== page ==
Healthy snacking doesn’t have to be boring
Portion sizes are key. Keeping the glycemic load down (a measurement of how much food spikes blood glucose levels) means cutting down on portion sizes, since the measurement accounts for the number of grams of carbohydrates per serving of a food item, which of course will increase with portion sizes. Eating huge portions of even healthy snacks can quickly turn them unhealthy.
Snacks between meals can help you reduce portion sizes at main meals and also keep blood sugar levels more stable throughout the day. This can keep you feeling energized and in a good mood as you go about your day.
To help control portion sizes try using small plates, consuming plenty of water while snacking or during meals, and limiting snacks to 100-calorie portions, when feasible, and otherwise just avoiding the habit of eating out of the package.
It’s not just about portion sizes, though. At each snack, protein is critical to slow down blood glucose absorption and prevent sugar spikes.
1. Raw Almonds or Cashew
Lori Kenyon, certified nutritional consultant, says that raw almonds and cashews are high in protein and fiber, making them a very satisfying treat. One 1-ounce serving, or 24 to 28 medium-sized nuts, has around 170 calories, 5.5 to 8 grams of carbohydrates, and almost no transfat.
Kenyon also recommends jicama to her clients. Jicama is a root vegetable that is super tasty raw or cooked. After peeling, you can slice it into sticks and then refrigerate until cold. Either dash the slices with diced red pepper or hot spices for a kick, dip into salsa or your favorite hummus, or grill or bake it with a little olive oil to make a diabetic-friendly french fry. Eat your fill, since each ounce of jicama has only 11 calories, 2 grams of carbohydrates, and 1 gram of sodium.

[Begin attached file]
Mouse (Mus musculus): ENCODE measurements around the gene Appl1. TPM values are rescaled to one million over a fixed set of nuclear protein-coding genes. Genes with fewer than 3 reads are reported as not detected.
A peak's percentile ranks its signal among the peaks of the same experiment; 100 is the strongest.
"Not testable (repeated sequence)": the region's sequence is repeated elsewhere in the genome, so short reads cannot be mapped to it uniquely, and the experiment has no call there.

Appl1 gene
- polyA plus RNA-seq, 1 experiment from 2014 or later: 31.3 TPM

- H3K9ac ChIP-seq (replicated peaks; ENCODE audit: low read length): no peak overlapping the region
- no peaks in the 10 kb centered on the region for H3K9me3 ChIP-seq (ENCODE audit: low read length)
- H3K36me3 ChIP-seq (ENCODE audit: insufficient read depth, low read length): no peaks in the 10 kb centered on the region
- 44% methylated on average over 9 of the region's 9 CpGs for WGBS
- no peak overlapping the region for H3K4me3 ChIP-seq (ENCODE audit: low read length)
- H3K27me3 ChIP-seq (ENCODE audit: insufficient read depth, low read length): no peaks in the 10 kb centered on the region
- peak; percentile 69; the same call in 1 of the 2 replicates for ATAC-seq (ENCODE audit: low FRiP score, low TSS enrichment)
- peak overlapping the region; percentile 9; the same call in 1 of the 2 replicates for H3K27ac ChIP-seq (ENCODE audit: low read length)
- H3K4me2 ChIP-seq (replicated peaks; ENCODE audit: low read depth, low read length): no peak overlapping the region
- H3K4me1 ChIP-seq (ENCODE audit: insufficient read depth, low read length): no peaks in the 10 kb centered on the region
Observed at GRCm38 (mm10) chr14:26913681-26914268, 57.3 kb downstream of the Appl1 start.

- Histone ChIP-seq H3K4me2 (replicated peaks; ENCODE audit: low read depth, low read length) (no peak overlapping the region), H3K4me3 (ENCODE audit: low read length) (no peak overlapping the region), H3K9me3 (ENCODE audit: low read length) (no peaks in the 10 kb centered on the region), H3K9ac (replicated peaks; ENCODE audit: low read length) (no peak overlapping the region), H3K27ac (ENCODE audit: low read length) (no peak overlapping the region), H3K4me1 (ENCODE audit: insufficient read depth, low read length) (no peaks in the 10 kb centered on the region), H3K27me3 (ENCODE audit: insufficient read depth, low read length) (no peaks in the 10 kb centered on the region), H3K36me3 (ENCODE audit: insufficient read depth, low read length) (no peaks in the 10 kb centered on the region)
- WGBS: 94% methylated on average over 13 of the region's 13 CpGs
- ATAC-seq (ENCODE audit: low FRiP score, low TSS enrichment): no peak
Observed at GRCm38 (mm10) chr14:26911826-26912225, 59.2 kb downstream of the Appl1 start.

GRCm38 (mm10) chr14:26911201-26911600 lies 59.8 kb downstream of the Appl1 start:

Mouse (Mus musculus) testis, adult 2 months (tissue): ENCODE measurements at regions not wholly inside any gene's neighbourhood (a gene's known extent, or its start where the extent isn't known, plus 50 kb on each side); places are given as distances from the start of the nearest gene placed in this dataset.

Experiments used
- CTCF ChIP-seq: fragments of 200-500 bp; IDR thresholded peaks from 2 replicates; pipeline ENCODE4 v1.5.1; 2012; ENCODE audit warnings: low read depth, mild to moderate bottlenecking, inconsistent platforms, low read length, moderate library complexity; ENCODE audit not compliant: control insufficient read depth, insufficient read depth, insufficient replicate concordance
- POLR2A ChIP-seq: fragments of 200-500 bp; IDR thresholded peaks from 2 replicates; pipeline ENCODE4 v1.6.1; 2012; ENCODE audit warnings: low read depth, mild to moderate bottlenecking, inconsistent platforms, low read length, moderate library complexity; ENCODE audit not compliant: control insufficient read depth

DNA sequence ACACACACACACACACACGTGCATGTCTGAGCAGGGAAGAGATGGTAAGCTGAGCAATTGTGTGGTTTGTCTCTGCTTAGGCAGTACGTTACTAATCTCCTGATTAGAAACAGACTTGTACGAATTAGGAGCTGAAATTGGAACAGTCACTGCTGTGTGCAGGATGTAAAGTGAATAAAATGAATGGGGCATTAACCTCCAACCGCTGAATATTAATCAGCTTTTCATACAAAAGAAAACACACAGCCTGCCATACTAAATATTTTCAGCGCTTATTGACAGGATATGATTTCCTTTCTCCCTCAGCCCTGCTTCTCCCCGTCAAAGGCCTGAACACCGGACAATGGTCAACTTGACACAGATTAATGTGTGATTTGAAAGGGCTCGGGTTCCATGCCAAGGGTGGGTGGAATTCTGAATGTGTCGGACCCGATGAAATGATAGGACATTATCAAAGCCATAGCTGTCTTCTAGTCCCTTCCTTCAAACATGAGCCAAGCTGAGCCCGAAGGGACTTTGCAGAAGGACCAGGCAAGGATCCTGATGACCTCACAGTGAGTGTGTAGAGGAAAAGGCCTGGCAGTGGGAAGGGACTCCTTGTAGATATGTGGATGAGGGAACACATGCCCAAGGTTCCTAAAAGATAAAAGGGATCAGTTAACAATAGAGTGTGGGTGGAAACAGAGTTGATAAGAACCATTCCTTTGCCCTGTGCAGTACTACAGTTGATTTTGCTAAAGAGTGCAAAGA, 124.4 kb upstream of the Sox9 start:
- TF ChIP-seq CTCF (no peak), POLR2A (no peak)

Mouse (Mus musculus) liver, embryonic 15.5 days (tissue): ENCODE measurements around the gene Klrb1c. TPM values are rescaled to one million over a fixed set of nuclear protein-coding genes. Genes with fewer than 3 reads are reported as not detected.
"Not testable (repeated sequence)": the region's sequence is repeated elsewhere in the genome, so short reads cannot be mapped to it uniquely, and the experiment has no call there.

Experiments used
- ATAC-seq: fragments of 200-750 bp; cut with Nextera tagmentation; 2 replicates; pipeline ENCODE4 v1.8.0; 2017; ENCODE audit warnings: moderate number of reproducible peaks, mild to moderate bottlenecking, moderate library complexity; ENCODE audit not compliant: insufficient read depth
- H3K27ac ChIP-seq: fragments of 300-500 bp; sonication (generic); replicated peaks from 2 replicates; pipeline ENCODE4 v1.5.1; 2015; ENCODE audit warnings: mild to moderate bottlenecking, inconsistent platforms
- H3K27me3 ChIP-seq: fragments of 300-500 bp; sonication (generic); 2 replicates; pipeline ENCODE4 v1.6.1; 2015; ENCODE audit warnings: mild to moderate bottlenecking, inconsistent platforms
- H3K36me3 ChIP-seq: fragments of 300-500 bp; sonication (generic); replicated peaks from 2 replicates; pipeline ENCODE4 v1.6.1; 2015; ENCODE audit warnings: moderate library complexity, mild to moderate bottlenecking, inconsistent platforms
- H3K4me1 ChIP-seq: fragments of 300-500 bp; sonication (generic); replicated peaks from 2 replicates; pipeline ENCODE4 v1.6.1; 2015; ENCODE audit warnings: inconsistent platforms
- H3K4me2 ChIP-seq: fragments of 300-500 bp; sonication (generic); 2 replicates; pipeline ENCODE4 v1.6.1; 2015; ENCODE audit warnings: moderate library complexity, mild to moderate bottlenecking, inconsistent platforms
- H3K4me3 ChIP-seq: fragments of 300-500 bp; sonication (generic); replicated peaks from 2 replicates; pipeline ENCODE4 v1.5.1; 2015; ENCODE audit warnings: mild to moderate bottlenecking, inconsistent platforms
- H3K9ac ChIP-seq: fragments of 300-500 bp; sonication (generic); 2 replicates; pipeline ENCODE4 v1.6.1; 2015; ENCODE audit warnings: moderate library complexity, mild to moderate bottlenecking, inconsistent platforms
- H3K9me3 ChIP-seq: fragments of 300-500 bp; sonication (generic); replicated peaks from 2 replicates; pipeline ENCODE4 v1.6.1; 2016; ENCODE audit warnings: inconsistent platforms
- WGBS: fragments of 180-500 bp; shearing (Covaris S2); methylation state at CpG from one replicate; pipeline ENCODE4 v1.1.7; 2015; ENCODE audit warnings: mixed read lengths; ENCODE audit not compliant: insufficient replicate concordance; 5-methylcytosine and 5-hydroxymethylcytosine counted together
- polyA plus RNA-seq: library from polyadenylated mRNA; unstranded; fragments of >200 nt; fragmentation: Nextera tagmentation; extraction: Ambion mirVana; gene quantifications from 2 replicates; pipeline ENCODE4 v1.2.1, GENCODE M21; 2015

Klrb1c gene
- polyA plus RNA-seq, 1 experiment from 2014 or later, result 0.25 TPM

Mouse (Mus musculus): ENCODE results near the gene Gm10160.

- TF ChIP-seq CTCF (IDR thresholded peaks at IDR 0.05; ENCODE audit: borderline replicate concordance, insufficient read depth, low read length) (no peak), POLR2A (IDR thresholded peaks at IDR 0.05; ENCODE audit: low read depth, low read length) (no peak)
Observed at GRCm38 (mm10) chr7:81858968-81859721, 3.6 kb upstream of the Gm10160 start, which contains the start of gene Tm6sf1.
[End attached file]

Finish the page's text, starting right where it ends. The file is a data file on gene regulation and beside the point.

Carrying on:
Edamame are also a favorite of Kenyon’s. She says one 1-ounce serving of this tasty snack has only 34 calories, 1 gram of fat, 3 grams of carbohydrates, 2 milligrams of sodium, and 3 grams of protein. You can boil and eat them alone or toss some into a blender or food processor with a little olive oil and seasonings to make a tasty dip or spread to pair with raw veggies.
4. Veggie Slices with Dip
Kenyon says that similar to jicama, zucchini and yellow squash can be sliced like french fries, chilled, and then dipped in salsa or hummus for a tasty treat that satisfies cravings. One cup of yellow squash has 18 calories, 0.2 grams of fat, 3.8 grams of carbohydrates, 2 milligrams of sodium, and 1.37 grams of protein. One tablespoon of salsa adds around 5 calories, 0 grams of fat, 1 gram of carbohydrates, 96 milligrams of sodium, and 1 gram of protein.
5. Black Bean Salad
If you are hankering for a mini meal, make yourself a salad with plenty of greens, and be sure to add black beans for the filling combination of fiber and protein. Half a cup of the below recipe, added to mixed greens, has 57 calories and 11 grams of carbohydrates.